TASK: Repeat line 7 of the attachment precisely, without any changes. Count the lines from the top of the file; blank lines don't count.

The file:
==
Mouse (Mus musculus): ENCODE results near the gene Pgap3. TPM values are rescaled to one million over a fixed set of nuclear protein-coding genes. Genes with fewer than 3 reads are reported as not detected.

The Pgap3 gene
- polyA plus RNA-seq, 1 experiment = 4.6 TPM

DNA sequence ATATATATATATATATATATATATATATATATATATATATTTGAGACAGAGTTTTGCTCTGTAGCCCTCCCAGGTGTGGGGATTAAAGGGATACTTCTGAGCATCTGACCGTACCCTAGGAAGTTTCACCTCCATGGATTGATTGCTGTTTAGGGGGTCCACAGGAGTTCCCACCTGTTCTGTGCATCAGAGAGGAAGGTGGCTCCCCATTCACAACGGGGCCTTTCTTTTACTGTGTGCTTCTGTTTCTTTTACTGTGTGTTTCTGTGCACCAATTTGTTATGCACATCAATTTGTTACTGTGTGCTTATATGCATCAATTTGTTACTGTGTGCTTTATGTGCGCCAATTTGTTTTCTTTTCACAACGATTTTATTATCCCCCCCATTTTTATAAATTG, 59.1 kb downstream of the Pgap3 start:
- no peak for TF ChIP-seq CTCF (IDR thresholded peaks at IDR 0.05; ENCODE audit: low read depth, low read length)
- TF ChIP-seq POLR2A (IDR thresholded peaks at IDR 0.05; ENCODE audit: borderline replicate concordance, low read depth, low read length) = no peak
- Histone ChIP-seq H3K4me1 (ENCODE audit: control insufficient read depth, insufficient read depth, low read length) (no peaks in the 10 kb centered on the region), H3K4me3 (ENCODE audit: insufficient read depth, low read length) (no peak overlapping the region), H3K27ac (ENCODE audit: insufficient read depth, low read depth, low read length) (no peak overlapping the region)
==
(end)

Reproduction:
- Histone ChIP-seq H3K4me1 (ENCODE audit: control insufficient read depth, insufficient read depth, low read length) (no peaks in the 10 kb centered on the region), H3K4me3 (ENCODE audit: insufficient read depth, low read length) (no peak overlapping the region), H3K27ac (ENCODE audit: insufficient read depth, low read depth, low read length) (no peak overlapping the region)